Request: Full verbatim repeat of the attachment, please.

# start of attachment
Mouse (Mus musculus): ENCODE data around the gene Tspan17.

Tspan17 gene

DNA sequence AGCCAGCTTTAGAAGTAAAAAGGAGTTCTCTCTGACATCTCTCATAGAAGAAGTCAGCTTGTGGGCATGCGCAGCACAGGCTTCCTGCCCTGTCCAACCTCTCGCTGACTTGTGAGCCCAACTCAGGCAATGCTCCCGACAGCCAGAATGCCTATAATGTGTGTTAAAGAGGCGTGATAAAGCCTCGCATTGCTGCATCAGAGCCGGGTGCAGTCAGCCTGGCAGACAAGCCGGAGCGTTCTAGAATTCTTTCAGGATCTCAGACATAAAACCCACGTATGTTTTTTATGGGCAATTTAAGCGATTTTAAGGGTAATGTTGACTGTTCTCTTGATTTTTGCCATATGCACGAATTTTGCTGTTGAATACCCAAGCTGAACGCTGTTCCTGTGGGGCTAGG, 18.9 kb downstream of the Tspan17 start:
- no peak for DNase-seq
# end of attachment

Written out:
Mouse (Mus musculus): ENCODE data around the gene Tspan17.

Tspan17 gene

DNA sequence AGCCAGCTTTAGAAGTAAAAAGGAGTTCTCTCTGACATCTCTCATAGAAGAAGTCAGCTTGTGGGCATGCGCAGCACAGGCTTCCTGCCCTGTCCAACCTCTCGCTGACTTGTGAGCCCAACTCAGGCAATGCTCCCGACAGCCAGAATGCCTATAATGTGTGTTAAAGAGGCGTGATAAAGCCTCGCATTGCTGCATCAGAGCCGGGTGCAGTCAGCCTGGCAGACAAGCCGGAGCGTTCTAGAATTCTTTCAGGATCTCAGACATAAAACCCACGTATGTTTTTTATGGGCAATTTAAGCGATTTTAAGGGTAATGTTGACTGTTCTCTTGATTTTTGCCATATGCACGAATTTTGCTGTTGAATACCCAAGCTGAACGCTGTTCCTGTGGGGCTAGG, 18.9 kb downstream of the Tspan17 start:
- no peak for DNase-seq